Montana’s school cafeterias face supply chain and labor shortages
Tammy Wham can’t get her hands on canned corn or whole grain muffins. Both are staples of the kitchen at Ennis Public School, where Wham serves as chef de cuisine – or, she jokes, “lady-in-chief at lunch”. Wham and his staff serve breakfast and lunch to approximately 340 K-12 students daily, but many menu items and ingredients have become difficult or impossible to acquire this fall due to national food shortages and supply chain complications.
“I’ve been here since 2001,” said Wham, who is also president of the Montana School Nutrition Association. “It’s like the hardest school year I’ve ever had. It’s kind of a disappointment.
The same situation is playing out in school canteens in Montana. Some kitchens have encountered difficulty in sourcing chicken or pork products, while others have seen milk prices skyrocket. Even plates and utensils cost more or are extremely scarce. These shortages are occurring among major food distributors such as Sysco and US Foods, which supply restaurants and hospitals in addition to schools, and are experiencing labor issues in their own warehouses and truck fleets. It’s happening across the country, leaving school food service leaders scrambling to change menus, find substitute ingredients or source locally, all in the name of feeding the students.
“It could be a dairy product, it could be a vegetable, it could be a canned product, it could be ketchup, it could be chicken,” said Pam Radke, director of food services for Sidney Public Schools. . “There is no rhyme or reason for this. It’s just that it’s everywhere.
Radke has observed online that the ingredients she’s trying to get from a distributor sell out before she can complete an order, prompting her to research and order substitutes. These last-minute substitutions on school menus also required her to closely monitor students with diet-related health issues such as diabetes or gluten intolerance, and to contact parents or a school nurse to find out. alert them to the change.
“My menu is prepared a month in advance,” Radke said. “So [now parents] can’t rely on what he says. It allows a lot more coordination, a lot more communication.
In more than 30 years in school catering, including 12 in Sidney, said Radke, she has never experienced anything from the current situation. Radke added that the cost of even basic dining supplies has increased at an alarming rate. Last month, a box of three dozen metal forks she was paying $ 6 for $ 18 and was only available by special order.
Similar problems in Missoula have complicated the school district’s continued efforts to reduce waste. Superintendent Rob Watson said public schools in Missoula County were unable to obtain compostable cardboard plates and cutlery from distributors this fall, prompting a return to plastic utensils. At Billings Public Schools, Director of Infant Nutrition Sid Taylor explained that middle and high school canteens in the district have had to get creative in the way they prepare food for lunch, using ” boats ”made of paper instead of the paper trays which are now rare. .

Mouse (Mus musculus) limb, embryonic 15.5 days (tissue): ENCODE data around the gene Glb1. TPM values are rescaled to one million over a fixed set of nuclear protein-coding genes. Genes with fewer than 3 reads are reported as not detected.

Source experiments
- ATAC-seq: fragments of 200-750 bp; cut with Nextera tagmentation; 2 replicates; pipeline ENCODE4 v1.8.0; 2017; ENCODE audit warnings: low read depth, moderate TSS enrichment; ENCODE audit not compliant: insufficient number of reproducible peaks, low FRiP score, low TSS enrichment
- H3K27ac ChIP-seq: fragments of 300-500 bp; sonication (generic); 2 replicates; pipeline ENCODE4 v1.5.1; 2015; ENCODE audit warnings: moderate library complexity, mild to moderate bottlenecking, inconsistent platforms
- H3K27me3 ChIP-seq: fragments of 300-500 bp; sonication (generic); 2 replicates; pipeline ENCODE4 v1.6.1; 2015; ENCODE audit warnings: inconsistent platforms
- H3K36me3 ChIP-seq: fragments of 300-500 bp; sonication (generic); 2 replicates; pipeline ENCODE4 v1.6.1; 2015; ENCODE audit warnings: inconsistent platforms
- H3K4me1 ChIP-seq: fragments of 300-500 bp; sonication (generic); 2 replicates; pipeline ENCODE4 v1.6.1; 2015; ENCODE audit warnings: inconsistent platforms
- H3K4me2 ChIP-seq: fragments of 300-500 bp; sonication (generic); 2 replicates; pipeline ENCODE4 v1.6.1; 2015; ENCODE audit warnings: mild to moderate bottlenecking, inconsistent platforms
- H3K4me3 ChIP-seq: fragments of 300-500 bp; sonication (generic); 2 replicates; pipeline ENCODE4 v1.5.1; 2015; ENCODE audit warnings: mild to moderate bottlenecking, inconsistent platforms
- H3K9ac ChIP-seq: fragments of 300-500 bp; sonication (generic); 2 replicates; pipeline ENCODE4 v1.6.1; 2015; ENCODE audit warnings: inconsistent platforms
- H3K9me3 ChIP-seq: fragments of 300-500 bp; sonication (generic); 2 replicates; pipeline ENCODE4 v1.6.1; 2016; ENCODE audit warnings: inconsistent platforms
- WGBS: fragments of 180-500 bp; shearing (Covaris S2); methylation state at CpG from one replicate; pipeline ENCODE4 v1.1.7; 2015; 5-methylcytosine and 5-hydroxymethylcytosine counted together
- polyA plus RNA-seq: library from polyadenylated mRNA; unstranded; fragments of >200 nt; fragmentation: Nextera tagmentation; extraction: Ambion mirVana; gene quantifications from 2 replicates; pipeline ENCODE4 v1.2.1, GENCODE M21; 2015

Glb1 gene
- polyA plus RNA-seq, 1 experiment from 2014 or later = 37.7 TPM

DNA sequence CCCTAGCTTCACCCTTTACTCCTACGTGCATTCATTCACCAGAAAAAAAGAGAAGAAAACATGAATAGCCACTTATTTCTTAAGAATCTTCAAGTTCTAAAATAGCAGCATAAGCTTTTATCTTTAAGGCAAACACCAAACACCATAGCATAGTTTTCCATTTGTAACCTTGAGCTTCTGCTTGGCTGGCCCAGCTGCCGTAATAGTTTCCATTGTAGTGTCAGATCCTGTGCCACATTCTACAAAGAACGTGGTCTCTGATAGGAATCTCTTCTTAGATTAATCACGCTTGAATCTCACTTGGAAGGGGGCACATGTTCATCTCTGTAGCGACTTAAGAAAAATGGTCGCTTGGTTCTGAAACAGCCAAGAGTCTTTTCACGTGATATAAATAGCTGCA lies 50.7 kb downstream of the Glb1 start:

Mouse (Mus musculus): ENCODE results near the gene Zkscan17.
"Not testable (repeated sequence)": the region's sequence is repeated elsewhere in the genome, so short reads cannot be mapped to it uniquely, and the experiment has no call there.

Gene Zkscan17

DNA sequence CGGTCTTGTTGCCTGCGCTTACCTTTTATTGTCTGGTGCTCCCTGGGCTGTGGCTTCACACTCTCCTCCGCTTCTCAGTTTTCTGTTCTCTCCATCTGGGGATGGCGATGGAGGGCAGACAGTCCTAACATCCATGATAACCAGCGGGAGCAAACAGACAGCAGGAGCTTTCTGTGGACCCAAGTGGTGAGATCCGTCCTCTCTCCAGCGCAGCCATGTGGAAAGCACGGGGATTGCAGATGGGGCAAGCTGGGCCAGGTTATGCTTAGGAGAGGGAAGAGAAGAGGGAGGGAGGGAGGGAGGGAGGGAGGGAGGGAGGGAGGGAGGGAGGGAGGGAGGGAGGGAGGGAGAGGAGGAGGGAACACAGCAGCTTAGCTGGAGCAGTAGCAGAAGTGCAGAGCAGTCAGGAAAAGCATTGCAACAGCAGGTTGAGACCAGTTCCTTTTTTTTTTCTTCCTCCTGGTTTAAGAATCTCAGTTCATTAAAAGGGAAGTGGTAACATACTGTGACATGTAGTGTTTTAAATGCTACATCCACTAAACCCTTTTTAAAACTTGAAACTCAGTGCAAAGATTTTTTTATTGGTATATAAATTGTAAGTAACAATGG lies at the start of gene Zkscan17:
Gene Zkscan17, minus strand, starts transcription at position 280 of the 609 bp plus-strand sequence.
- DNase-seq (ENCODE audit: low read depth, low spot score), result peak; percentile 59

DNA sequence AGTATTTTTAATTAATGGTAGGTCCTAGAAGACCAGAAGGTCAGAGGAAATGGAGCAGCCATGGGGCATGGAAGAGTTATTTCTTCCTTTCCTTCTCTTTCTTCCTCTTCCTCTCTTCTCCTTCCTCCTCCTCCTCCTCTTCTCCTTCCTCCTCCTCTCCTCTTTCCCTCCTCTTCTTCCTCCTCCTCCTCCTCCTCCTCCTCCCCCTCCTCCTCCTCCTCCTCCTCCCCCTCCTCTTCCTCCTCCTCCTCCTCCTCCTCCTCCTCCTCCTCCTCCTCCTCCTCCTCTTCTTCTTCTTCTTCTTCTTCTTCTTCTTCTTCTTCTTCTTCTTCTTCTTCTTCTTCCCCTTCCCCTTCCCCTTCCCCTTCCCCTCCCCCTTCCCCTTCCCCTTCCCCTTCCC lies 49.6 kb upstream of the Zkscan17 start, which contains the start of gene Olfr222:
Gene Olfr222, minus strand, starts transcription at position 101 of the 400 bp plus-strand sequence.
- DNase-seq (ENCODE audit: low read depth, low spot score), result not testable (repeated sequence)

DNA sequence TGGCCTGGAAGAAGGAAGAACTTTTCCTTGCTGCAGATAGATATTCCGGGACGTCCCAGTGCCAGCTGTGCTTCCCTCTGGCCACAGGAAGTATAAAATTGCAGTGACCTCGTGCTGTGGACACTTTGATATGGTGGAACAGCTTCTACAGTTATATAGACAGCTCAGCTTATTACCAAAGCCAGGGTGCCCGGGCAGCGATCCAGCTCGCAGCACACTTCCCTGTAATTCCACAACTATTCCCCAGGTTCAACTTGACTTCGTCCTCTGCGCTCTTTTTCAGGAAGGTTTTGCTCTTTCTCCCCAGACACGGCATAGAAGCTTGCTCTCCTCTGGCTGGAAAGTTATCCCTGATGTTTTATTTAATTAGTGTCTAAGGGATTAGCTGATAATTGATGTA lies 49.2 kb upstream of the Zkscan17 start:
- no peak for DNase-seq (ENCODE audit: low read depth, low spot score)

Billings even had to completely eliminate some menu items. The yogurt parfait was a popular menu choice at elementary schools in the district, Taylor said. But its manufacture requires bulk yogurt, which Sysco has not been able to supply. Spicy chicken sandwiches are also in high demand among college kids, but pre-spiced chicken patties are, again, hard to find due to staffing issues at food processing giant Tyson Foods. School staff have tried to make up for the shortage by adding spices to regular chicken patties, Taylor said, but “it’s not the same.”
“On average, we serve about 12,000 meals a day,” Taylor said. “So you know when we run out of something it really does have an impact. “
Some smaller districts have been successful in finding local workarounds to fill the supply gaps. At Greenfield Elementary, outside Fairfield, Food Services Manager Haven Murphy said she was able to make up for shortages by occasionally going to the local grocery store or Sam’s Club in Great Falls. With the current scarcity of whole wheat products, she added, she researched whole grain flour at Wheat Montana. Murphy’s ability to use these palliatives is entirely due to Greenfield’s small size – 80 students in total, plus six to nine staff who also eat school meals. Watson and Taylor said that in larger districts like theirs, the sheer volume of supplies needed precludes such alternatives.